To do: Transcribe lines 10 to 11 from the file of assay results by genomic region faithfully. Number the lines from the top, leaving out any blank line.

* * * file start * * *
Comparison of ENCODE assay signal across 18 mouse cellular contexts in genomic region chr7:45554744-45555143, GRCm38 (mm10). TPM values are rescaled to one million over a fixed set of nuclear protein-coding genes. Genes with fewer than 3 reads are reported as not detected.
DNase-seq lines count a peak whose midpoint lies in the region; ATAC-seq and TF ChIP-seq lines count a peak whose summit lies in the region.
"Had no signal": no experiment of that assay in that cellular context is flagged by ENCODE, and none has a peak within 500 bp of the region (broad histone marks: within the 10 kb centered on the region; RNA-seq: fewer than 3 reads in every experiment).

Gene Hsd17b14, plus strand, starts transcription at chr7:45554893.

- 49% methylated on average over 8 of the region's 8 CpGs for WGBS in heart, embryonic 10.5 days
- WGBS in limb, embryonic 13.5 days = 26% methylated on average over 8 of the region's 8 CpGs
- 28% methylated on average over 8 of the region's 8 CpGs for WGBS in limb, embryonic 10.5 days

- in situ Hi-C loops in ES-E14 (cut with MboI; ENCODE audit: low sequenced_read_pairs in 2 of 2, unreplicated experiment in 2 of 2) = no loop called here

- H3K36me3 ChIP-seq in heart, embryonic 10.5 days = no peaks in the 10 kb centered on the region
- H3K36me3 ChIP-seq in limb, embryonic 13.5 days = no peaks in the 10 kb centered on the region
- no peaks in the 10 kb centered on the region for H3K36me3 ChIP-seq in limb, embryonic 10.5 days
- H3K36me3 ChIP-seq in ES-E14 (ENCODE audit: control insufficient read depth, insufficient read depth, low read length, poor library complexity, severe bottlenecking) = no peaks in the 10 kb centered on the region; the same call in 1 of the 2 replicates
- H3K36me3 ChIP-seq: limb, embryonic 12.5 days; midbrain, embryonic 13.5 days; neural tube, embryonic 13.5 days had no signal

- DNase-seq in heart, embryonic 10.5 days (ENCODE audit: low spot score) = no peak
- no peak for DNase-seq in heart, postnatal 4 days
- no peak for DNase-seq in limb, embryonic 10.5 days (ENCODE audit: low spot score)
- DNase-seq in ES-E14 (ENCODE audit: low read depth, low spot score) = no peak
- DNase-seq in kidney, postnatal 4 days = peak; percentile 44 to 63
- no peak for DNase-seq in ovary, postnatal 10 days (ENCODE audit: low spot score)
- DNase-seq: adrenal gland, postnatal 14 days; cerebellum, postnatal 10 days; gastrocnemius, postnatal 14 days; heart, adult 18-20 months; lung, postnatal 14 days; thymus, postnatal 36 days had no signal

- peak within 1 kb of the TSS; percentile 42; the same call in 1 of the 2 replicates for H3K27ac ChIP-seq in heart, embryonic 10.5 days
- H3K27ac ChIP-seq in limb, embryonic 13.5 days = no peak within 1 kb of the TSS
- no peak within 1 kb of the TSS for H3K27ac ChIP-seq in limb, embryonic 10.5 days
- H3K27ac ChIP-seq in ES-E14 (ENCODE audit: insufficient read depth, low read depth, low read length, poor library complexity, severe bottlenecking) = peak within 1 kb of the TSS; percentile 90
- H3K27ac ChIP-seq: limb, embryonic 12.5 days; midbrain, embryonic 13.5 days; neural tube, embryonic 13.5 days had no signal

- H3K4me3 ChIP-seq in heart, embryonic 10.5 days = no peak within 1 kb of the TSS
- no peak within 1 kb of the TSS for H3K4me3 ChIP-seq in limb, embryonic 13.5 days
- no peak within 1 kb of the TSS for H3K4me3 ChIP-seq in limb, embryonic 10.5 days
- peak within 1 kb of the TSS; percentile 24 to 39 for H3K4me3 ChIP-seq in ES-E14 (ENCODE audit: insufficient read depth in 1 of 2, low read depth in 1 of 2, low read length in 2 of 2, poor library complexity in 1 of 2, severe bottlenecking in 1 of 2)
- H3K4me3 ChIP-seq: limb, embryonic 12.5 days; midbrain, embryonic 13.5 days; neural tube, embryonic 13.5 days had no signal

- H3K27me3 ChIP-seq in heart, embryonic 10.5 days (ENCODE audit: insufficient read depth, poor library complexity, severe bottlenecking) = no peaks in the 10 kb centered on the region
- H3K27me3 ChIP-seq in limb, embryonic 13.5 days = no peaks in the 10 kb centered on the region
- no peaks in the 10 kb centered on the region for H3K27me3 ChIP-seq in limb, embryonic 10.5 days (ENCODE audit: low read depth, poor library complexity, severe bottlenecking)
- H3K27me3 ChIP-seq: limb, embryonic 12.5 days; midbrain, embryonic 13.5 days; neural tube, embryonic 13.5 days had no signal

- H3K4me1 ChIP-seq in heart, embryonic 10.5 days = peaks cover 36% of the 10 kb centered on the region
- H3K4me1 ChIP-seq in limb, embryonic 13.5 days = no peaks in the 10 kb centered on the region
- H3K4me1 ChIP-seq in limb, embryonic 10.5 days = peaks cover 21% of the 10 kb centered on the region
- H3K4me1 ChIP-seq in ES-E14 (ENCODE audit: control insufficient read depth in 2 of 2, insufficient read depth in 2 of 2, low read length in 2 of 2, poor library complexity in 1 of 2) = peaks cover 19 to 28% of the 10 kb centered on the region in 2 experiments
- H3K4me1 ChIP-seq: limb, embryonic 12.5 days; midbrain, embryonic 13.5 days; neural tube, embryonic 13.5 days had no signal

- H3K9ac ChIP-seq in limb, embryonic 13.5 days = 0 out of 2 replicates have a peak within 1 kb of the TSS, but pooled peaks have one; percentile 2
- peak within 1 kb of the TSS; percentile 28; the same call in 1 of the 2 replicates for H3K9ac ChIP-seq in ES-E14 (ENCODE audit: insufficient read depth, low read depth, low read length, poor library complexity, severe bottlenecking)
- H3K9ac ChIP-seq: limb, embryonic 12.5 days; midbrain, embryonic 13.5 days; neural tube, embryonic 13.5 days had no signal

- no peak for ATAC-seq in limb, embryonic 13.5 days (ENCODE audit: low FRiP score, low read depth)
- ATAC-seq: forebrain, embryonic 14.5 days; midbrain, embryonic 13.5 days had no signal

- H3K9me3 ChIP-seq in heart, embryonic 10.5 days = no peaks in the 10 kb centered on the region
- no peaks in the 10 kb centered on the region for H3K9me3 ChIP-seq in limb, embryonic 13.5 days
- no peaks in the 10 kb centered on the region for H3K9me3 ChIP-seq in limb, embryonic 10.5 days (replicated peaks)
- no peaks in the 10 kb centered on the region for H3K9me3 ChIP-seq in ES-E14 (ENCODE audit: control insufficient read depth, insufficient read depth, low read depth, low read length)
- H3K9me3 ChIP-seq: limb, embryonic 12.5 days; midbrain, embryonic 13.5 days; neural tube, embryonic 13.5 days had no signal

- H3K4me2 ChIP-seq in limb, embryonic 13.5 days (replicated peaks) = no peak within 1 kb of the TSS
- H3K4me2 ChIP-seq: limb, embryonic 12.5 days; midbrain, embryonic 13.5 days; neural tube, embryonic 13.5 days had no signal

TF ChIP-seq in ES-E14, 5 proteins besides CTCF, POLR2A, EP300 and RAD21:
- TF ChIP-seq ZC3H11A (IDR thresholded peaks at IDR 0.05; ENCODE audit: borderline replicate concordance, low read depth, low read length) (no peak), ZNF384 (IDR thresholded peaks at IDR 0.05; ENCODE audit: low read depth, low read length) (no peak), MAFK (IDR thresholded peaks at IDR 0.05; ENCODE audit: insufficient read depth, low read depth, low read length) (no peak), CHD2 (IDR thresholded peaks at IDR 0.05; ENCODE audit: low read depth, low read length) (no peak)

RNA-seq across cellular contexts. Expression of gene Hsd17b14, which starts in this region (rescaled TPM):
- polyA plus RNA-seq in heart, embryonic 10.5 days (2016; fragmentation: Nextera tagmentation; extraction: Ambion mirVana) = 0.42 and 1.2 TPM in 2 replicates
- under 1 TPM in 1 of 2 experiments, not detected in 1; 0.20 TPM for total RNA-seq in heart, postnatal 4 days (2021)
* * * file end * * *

- H3K36me3 ChIP-seq in limb, embryonic 13.5 days = no peaks in the 10 kb centered on the region
- no peaks in the 10 kb centered on the region for H3K36me3 ChIP-seq in limb, embryonic 10.5 days